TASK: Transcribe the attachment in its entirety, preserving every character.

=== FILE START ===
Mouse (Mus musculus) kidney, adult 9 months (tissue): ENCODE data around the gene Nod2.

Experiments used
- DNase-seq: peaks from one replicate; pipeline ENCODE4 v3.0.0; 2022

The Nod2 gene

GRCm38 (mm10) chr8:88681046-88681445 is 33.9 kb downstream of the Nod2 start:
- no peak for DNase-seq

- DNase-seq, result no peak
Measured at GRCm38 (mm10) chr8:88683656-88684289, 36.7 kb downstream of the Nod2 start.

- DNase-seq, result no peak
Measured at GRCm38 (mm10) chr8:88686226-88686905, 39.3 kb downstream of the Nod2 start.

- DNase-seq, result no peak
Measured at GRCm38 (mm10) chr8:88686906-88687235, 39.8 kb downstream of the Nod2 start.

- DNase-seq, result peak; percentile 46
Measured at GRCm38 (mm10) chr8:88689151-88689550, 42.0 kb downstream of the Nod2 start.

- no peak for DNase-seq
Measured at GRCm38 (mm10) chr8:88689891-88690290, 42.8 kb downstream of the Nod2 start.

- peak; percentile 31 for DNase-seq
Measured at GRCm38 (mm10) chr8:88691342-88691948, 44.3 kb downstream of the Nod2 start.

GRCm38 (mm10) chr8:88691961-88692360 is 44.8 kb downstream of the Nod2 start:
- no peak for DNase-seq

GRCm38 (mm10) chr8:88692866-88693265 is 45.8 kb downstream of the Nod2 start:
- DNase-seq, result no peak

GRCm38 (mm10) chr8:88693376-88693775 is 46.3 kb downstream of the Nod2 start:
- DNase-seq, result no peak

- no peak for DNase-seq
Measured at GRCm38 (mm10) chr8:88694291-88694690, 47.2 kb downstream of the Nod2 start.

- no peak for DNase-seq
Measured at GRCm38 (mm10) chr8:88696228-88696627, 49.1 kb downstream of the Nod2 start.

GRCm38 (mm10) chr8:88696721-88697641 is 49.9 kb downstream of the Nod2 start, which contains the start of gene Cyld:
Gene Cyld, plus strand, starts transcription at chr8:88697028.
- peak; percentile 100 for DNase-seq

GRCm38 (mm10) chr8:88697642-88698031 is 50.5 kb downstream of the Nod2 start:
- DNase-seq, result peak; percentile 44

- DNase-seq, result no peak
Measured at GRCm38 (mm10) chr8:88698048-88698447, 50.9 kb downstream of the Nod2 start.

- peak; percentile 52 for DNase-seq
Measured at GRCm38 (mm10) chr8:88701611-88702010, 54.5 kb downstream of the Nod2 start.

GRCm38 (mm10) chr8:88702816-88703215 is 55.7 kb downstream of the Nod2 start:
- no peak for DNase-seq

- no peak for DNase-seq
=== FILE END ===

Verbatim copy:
Mouse (Mus musculus) kidney, adult 9 months (tissue): ENCODE data around the gene Nod2.

Experiments used
- DNase-seq: peaks from one replicate; pipeline ENCODE4 v3.0.0; 2022

The Nod2 gene

GRCm38 (mm10) chr8:88681046-88681445 is 33.9 kb downstream of the Nod2 start:
- no peak for DNase-seq

- DNase-seq, result no peak
Measured at GRCm38 (mm10) chr8:88683656-88684289, 36.7 kb downstream of the Nod2 start.

- DNase-seq, result no peak
Measured at GRCm38 (mm10) chr8:88686226-88686905, 39.3 kb downstream of the Nod2 start.

- DNase-seq, result no peak
Measured at GRCm38 (mm10) chr8:88686906-88687235, 39.8 kb downstream of the Nod2 start.

- DNase-seq, result peak; percentile 46
Measured at GRCm38 (mm10) chr8:88689151-88689550, 42.0 kb downstream of the Nod2 start.

- no peak for DNase-seq
Measured at GRCm38 (mm10) chr8:88689891-88690290, 42.8 kb downstream of the Nod2 start.

- peak; percentile 31 for DNase-seq
Measured at GRCm38 (mm10) chr8:88691342-88691948, 44.3 kb downstream of the Nod2 start.

GRCm38 (mm10) chr8:88691961-88692360 is 44.8 kb downstream of the Nod2 start:
- no peak for DNase-seq

GRCm38 (mm10) chr8:88692866-88693265 is 45.8 kb downstream of the Nod2 start:
- DNase-seq, result no peak

GRCm38 (mm10) chr8:88693376-88693775 is 46.3 kb downstream of the Nod2 start:
- DNase-seq, result no peak

- no peak for DNase-seq
Measured at GRCm38 (mm10) chr8:88694291-88694690, 47.2 kb downstream of the Nod2 start.

- no peak for DNase-seq
Measured at GRCm38 (mm10) chr8:88696228-88696627, 49.1 kb downstream of the Nod2 start.

GRCm38 (mm10) chr8:88696721-88697641 is 49.9 kb downstream of the Nod2 start, which contains the start of gene Cyld:
Gene Cyld, plus strand, starts transcription at chr8:88697028.
- peak; percentile 100 for DNase-seq

GRCm38 (mm10) chr8:88697642-88698031 is 50.5 kb downstream of the Nod2 start:
- DNase-seq, result peak; percentile 44

- DNase-seq, result no peak
Measured at GRCm38 (mm10) chr8:88698048-88698447, 50.9 kb downstream of the Nod2 start.

- peak; percentile 52 for DNase-seq
Measured at GRCm38 (mm10) chr8:88701611-88702010, 54.5 kb downstream of the Nod2 start.

GRCm38 (mm10) chr8:88702816-88703215 is 55.7 kb downstream of the Nod2 start:
- no peak for DNase-seq

- no peak for DNase-seq